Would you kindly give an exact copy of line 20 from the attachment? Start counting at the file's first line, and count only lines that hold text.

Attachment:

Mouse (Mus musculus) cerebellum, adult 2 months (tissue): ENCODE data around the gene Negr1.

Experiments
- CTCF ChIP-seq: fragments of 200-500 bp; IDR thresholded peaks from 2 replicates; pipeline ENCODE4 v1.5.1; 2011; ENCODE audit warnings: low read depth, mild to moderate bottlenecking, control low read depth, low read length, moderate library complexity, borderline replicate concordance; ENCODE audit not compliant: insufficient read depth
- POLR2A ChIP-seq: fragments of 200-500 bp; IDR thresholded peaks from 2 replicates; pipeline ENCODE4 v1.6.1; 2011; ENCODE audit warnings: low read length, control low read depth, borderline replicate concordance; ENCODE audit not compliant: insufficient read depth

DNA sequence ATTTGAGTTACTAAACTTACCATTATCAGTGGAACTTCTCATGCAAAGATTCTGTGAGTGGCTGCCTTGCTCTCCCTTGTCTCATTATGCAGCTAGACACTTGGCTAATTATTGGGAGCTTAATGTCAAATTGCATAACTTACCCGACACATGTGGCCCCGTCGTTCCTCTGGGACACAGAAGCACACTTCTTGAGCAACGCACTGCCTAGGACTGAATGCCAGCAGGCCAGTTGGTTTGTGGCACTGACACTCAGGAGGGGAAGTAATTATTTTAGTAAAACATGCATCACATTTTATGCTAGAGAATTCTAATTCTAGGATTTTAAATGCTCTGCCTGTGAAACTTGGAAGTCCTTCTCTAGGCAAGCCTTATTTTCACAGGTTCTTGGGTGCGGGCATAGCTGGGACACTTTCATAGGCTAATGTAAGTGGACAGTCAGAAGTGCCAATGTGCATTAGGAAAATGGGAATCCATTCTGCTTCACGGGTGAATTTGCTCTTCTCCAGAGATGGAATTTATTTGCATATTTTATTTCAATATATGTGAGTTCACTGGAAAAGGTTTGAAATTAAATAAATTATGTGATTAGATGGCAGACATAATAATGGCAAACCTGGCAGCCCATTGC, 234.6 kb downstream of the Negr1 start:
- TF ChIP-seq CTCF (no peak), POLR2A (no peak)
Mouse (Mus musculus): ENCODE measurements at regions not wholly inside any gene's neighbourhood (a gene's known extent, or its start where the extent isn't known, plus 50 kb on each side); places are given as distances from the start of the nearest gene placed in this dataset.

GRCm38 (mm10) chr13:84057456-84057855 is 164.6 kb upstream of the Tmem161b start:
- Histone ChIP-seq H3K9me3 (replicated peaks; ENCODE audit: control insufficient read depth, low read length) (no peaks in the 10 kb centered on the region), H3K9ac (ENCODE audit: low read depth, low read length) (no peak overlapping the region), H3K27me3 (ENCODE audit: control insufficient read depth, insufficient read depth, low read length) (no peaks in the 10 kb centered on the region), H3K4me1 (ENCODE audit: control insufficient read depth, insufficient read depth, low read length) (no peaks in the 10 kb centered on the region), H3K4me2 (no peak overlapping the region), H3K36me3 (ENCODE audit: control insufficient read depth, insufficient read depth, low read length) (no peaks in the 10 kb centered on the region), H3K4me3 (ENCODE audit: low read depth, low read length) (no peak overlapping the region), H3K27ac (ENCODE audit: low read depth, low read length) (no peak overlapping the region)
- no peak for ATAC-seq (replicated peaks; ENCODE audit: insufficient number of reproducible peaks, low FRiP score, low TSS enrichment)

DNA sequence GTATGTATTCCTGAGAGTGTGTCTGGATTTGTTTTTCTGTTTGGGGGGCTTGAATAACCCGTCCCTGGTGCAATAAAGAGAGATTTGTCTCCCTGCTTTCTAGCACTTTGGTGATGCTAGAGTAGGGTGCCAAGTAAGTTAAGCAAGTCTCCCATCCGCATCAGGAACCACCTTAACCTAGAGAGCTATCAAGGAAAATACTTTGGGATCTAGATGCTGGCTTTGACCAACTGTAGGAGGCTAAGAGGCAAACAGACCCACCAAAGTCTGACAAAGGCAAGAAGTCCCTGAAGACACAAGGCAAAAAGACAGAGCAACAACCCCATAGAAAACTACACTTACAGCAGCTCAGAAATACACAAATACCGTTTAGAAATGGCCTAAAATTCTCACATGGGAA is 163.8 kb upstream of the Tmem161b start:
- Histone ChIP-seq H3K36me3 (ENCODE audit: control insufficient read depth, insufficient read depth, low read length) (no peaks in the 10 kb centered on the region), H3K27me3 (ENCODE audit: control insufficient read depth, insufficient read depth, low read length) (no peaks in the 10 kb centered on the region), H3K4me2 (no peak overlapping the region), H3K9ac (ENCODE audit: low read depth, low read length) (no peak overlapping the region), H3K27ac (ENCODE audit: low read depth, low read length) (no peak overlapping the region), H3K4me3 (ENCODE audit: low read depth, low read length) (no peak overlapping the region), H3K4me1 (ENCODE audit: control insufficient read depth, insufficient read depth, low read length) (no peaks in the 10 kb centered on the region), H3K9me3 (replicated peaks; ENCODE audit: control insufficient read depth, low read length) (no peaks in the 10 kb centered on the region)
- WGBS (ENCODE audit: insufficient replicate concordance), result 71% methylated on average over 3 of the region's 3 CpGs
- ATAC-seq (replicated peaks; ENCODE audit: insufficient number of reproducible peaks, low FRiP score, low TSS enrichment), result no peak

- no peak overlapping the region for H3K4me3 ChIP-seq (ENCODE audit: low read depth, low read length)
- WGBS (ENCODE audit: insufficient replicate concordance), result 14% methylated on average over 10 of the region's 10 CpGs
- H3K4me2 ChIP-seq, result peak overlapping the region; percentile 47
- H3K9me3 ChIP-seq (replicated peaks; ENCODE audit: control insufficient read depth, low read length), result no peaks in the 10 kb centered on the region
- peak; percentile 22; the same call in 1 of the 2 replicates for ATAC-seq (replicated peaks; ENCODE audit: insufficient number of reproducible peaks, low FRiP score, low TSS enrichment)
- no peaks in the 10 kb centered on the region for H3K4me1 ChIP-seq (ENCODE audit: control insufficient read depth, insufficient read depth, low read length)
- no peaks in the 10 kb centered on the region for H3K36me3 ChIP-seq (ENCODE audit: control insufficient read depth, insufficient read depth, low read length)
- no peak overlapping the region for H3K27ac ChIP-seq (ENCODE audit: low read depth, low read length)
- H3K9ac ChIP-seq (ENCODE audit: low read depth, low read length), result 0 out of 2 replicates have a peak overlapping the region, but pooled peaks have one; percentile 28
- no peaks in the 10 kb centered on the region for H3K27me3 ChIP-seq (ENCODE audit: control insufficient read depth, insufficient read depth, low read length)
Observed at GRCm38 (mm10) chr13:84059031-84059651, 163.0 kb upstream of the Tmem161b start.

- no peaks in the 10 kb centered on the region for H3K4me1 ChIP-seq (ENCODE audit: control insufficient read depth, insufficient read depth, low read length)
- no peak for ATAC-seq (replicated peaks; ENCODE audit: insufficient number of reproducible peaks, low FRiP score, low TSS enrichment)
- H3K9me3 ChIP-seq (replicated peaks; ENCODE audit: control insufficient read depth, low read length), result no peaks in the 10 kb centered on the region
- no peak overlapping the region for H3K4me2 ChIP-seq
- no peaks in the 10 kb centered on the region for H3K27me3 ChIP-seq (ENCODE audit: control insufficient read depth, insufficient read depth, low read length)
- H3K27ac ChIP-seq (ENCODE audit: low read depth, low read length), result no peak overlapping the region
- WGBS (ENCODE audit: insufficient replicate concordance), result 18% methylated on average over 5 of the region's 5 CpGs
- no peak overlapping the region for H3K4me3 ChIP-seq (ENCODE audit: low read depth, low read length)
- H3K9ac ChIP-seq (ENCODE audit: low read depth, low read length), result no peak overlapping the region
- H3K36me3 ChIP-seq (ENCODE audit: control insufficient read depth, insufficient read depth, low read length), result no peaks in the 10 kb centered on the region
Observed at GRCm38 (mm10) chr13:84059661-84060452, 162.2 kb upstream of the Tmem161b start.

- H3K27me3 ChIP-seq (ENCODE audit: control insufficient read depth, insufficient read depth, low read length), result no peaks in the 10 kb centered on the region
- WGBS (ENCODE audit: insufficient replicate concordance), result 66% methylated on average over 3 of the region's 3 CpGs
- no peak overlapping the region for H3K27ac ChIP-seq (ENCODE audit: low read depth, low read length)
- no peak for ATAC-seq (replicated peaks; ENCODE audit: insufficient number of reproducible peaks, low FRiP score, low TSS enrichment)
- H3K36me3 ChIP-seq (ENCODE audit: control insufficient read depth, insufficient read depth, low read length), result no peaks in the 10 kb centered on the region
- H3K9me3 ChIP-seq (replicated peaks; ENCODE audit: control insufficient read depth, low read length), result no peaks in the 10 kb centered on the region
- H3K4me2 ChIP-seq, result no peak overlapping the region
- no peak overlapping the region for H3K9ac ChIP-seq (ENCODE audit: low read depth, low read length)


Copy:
- no peaks in the 10 kb centered on the region for H3K4me1 ChIP-seq (ENCODE audit: control insufficient read depth, insufficient read depth, low read length)